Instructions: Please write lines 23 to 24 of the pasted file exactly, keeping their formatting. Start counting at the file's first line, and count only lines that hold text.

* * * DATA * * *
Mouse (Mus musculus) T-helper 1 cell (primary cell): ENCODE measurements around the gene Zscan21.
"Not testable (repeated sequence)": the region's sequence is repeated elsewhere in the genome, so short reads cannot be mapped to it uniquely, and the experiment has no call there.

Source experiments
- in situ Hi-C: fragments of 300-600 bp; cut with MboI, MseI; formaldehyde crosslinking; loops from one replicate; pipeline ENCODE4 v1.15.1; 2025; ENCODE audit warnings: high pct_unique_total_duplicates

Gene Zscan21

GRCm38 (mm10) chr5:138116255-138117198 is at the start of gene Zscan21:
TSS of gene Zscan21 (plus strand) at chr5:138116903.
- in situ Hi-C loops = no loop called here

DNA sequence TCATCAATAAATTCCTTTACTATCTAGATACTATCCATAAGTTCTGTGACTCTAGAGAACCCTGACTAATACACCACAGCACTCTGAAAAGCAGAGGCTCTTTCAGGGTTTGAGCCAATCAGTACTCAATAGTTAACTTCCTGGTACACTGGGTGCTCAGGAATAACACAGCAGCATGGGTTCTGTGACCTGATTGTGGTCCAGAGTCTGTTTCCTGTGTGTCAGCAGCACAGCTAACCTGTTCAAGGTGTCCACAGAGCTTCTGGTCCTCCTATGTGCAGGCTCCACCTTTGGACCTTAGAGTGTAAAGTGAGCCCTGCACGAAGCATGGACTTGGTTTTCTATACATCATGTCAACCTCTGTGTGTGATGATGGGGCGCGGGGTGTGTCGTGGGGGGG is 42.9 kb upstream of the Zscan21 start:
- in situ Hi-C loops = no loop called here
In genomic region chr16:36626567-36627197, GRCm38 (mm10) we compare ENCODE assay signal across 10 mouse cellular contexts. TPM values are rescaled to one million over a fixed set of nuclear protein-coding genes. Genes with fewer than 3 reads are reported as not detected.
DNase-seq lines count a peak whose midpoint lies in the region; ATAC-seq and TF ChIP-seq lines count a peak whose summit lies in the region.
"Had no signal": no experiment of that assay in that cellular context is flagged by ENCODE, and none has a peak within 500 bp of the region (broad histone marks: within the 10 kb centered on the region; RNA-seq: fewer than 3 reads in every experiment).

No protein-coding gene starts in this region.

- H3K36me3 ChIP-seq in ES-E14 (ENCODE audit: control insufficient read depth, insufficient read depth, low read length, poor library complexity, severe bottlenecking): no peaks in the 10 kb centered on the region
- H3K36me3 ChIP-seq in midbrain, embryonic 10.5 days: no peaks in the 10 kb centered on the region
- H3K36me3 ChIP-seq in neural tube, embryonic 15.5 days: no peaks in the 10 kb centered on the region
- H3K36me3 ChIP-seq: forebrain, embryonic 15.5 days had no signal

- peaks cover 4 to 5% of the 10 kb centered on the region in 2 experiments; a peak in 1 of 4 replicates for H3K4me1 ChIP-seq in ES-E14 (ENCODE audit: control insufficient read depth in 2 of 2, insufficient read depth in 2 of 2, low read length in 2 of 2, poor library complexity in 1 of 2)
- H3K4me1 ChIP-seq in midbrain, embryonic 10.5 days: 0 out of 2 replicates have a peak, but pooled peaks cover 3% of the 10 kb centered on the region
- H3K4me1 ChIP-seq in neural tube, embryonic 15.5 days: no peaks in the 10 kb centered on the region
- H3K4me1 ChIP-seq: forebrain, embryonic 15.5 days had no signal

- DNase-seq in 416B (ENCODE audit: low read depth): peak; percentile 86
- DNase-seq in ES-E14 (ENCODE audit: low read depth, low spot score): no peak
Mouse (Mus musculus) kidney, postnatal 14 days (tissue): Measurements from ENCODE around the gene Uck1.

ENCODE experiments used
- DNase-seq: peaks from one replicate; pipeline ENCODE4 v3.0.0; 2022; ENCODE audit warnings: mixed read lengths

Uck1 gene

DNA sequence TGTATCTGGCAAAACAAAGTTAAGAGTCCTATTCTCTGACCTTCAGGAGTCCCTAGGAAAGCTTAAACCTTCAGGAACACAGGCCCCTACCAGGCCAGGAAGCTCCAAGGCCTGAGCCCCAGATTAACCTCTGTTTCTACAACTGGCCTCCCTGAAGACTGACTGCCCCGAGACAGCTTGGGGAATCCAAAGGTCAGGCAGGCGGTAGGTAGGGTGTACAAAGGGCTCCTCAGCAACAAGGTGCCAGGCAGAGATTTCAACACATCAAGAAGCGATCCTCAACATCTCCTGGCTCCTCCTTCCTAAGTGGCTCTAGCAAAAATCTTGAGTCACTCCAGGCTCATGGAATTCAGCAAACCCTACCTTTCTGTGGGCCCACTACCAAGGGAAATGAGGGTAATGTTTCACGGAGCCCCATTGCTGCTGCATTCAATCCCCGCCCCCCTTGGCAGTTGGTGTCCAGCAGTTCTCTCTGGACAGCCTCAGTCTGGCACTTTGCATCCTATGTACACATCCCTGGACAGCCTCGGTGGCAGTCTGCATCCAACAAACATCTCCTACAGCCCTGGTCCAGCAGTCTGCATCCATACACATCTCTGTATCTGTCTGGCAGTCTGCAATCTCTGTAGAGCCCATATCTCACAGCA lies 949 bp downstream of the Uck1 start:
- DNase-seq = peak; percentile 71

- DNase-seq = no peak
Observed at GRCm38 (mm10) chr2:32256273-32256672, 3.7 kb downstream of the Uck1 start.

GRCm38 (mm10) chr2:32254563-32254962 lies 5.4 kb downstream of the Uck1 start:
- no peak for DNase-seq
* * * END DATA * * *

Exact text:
- DNase-seq in 416B (ENCODE audit: low read depth): peak; percentile 86
- DNase-seq in ES-E14 (ENCODE audit: low read depth, low spot score): no peak